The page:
Three of this week’s top four trending industry targets centered around DDoS attacks. Linode, which made last week’s roundup over reported DDoS attacks, was targeted once again. The cloud hosting company has seen DDoS attacks throughout the month, with the latest attack coming on September 13, according to company logs. Additionally, Brian Krebs’ website was hit with DDoS attacks after his reporting on the booter service VDoS led to the arrest of two young Israeli men who allegedly ran the cybercrime-as-a-service operation.
Trending new data breaches and cyber-attacks recently observed in SurfWatch Labs’ data are shown below.
Noteworthy cybercrime events from the past week include:
- Variety of New Breaches Reported: Dutch news sources are reporting that hackers have stolen 22 gigabytes of data from municipal servers in Almelo, though at the moment it is unclear what data may have been compromised. London-based VoIP Talk is emailing customers about a potential breach after discovering “attempts to exploit vulnerabilities in our infrastructure to obtain customer data.” The paid-to-click site ClixSense suffered a data breach in which a hacker exposed 2.2 million subscriber identities and put another 4.4 million up for sale. The Exile Mod gaming forum website was hacked and the personal details of nearly 12,000 users was posted online by a group going by the name “Expl.oit.” EurekAlert!, which is used to distribute scientific press releases, temporarily shut down their website after a breach compromised usernames and passwords and two embargoed news releases were prematurely released. The personal information of 29 Olympic athletes has been stolen from the World Anti-Doping Administration. Finally, a data breach at Regpack, an online enrollment platform serving the private education industry, has led to 324,000 people having personal information exposed.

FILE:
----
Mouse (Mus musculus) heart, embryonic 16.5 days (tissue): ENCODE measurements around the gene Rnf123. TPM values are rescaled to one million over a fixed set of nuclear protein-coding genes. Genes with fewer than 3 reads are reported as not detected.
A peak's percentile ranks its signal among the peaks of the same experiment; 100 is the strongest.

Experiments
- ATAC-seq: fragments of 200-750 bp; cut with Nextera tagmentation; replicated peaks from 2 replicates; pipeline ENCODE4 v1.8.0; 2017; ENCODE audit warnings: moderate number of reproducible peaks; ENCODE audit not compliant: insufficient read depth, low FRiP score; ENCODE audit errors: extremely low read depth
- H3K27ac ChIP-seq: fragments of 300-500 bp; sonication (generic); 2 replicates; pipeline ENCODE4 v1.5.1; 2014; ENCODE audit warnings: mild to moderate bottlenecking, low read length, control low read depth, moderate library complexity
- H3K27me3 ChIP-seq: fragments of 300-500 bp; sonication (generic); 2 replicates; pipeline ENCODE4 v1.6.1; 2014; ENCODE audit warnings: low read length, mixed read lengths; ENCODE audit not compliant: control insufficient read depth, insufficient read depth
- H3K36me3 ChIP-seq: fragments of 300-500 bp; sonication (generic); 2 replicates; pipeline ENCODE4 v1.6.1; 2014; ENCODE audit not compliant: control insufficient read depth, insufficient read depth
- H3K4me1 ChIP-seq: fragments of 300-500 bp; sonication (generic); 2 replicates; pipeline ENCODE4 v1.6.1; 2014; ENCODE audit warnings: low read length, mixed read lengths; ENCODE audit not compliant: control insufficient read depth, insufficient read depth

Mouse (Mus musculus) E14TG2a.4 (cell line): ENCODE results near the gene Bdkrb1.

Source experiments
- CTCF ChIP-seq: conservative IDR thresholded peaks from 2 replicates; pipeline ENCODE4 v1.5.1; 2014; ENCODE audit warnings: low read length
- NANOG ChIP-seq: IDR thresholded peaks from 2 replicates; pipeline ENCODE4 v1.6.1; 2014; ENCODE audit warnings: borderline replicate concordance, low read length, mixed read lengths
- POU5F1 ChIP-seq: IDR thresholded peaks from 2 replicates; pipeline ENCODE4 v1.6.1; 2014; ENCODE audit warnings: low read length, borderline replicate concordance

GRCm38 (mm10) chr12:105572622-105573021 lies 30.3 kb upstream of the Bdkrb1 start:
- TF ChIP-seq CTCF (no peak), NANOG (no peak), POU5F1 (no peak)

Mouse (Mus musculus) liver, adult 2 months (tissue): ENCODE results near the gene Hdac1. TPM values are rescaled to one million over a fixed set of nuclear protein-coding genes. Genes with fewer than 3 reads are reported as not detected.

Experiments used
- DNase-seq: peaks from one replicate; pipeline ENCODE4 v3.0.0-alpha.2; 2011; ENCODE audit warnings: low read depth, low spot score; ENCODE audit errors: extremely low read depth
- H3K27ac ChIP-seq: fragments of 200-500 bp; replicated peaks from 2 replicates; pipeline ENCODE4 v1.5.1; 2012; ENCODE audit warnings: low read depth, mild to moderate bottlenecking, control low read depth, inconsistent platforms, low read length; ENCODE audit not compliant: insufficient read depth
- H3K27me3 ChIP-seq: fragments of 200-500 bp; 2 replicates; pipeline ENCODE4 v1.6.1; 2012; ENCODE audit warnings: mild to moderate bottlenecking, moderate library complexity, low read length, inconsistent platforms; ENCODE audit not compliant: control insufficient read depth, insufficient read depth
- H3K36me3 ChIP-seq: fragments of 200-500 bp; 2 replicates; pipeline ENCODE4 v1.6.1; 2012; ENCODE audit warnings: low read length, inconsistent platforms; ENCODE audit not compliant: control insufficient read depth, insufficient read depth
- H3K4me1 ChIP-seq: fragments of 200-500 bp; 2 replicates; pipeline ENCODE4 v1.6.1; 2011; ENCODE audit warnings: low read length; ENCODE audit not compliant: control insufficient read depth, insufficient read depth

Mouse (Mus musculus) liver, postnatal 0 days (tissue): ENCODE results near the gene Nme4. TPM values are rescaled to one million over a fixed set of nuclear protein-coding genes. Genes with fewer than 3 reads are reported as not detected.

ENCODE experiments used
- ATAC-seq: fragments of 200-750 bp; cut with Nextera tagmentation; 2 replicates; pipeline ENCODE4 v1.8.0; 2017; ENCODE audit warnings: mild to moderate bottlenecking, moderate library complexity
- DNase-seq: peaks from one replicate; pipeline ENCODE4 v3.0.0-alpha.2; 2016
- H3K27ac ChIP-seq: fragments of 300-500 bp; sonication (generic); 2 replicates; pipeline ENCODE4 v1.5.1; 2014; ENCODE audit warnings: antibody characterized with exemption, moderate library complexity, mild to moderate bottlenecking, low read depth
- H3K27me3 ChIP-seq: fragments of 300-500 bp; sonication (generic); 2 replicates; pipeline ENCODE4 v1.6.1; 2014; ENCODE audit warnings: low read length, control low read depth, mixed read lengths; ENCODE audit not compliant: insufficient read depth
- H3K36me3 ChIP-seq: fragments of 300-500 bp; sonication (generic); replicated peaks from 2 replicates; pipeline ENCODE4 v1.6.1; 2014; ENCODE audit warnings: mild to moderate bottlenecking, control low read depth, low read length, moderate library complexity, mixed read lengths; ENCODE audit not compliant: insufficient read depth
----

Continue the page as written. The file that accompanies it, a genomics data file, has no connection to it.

- More Extortion Attacks: A hacker attempted to extort Bremerton Housing Authority in Washington for 6 bitcoins (around $3,700) after gaining access to its website and stealing a database of 1,100 client names and the last four digits of Social Security numbers. University Gastroenterology in Rhode Island is notifying patients of a data breach after what sounds like a ransomware attack. In its notification letter, it wrote that an unauthorized individual had gained access to an electronic file storage system from Consultants in Gastroenterology, which it acquired in 2014, and “encrypted several files.”